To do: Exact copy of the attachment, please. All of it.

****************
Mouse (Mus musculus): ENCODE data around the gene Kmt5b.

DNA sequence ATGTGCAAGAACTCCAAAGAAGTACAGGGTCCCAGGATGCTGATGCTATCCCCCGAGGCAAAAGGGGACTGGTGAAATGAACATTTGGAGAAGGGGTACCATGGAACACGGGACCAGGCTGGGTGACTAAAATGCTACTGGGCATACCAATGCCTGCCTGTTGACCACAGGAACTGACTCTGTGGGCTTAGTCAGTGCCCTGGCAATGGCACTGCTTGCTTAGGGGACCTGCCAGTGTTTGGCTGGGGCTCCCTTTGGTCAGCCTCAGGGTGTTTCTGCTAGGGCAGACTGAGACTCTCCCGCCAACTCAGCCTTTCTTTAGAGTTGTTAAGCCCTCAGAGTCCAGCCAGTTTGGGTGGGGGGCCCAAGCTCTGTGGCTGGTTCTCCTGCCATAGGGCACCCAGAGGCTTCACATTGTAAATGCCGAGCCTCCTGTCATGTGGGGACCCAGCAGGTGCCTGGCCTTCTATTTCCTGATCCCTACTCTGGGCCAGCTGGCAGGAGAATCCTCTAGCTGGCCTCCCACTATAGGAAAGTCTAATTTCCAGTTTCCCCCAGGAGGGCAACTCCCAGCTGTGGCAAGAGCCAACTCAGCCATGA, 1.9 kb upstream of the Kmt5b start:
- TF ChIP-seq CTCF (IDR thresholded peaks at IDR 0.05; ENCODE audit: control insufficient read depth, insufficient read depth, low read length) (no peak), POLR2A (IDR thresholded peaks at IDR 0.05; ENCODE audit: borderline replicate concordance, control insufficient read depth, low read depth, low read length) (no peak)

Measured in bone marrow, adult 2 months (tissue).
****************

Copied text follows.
Mouse (Mus musculus): ENCODE data around the gene Kmt5b.

DNA sequence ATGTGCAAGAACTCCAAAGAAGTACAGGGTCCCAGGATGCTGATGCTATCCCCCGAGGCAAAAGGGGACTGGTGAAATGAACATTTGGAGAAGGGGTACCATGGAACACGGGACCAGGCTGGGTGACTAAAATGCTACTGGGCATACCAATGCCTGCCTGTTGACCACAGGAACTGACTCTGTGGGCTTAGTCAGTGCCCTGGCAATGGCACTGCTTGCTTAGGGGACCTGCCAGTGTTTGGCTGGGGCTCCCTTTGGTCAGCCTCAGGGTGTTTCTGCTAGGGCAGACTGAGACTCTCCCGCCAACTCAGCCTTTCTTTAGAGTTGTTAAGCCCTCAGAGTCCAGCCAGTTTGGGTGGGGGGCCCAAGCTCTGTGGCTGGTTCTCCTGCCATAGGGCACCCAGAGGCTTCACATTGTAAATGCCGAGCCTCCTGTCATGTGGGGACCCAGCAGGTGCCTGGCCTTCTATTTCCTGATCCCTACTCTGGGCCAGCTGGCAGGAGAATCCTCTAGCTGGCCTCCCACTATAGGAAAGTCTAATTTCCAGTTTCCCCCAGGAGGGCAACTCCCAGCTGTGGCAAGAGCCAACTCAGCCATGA, 1.9 kb upstream of the Kmt5b start:
- TF ChIP-seq CTCF (IDR thresholded peaks at IDR 0.05; ENCODE audit: control insufficient read depth, insufficient read depth, low read length) (no peak), POLR2A (IDR thresholded peaks at IDR 0.05; ENCODE audit: borderline replicate concordance, control insufficient read depth, low read depth, low read length) (no peak)

Measured in bone marrow, adult 2 months (tissue).